It struck me by the time things finally wrapped up late that Thursday night that it was 4 solid days of depressing, anger-filled assurances that the world is a shit hole and likely won’t ever come back. And that made me wonder: how in the hell do you actually run a national campaign on that?

It isn’t a platform as much as it is a horror film. In the end, the Republicans have clung to basically 2 ideas for the campaign: Hillary deserves to be jailed and not put in the White House, and everything’s horrible because of Obama’s policies. What? Congress passes the laws, you say? And that’s been controlled by the Republicans for how long? And what’s shocking is that they’ve actually decided this is their whole national platform, to the point that if you’ve seen any local ads, the same theme is waved in some form or another. Here in Minnesota, Stewart Mills is running against the incumbant Rick Nolan (again), and released ads that are banging the same ISIS/Islamic/Syrian immigration drum that Trump is.

I’m to the point where I’m really wondering if these messages will actually reach and convert any more people. Because it’s tired, and mean spirited, and deep down, I believe that people in this nation are thankfully not predominantly of the “America First” viewpoint that Trump has been espousing. We’re smarter and more open-minded than that.

Which brings us to the Democratic side, where Hillary should have an easy time of it, except that she continues to be the smartest person in the room with the best ability to shoot herself in the foot.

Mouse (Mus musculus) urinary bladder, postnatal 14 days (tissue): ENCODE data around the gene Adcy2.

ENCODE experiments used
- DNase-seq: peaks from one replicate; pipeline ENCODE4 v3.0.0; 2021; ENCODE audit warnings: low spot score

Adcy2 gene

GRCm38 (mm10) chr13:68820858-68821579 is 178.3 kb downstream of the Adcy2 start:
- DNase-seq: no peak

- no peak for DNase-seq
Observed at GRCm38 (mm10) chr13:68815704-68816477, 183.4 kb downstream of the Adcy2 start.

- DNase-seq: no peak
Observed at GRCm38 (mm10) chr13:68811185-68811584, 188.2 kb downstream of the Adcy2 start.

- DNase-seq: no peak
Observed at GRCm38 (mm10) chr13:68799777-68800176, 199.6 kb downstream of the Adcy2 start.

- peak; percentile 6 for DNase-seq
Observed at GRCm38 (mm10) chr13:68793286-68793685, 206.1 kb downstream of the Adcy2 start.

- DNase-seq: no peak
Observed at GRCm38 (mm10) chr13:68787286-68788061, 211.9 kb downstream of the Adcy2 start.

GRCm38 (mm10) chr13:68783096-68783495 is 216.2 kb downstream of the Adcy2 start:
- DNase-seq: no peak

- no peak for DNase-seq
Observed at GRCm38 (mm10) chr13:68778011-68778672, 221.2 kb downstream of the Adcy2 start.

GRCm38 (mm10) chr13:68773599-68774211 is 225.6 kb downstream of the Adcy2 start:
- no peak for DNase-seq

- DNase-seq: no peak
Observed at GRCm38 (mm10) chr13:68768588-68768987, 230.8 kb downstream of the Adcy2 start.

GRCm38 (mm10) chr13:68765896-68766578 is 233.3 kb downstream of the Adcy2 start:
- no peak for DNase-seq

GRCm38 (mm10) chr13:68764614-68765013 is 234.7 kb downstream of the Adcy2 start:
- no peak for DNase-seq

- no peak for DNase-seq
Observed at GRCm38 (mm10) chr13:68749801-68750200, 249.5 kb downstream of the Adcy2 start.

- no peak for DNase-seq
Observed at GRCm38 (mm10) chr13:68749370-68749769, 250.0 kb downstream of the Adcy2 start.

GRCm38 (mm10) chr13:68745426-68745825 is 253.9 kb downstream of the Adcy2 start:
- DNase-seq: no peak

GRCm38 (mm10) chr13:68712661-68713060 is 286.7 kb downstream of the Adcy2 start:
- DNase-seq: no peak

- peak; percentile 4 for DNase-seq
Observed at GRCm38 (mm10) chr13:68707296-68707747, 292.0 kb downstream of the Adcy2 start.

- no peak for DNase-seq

She screwed up when it came to the email server. Period. End of story. So when the story came to light, the correct response was to immediately own up to it and issue a deep, broad, heart-felt apology, acknowledging it was wrong, and saying it will never happen again because she has learned her lesson. Because when you apologize in such a way that people empathize with you over the mistake, they’re likely to tune things out when the other side tries to keep the story in the headlines. But like every six-year-old caught doing something wrong, Clinton’s first response to every charge is some take of “What? No. Not me, not ever. Others made me do it. Others did it before, I was just copying them. I didn’t do anything wrong!” It’s disingenuous. It comes off as lying, even if it isn’t. And the problem is that through all scandals in her life since she’s been a public person, she’s always said the same things. So naturally, people have to wonder where the transparency is.

She has her brilliant moments, though. She is a practiced, genius politician. Bernie had a great chance of winning the nomination, except that when Clinton finally realized she was in real trouble, she modified her positions, moved further to the left, embraced large chunks of the Sanders platform, and made the arguments as if they were her own, and Sanders couldn’t recover from that. When her numbers began going back up, she proved to many that she could carry the banner and actually win the election.

Sure, that’s pragmatism, but it’s how politics in this nation has operated for a couple of centuries, now. Those who aren’t pragmatic go the way of the Whigs. Remember them?

Part Two coming tomorrow.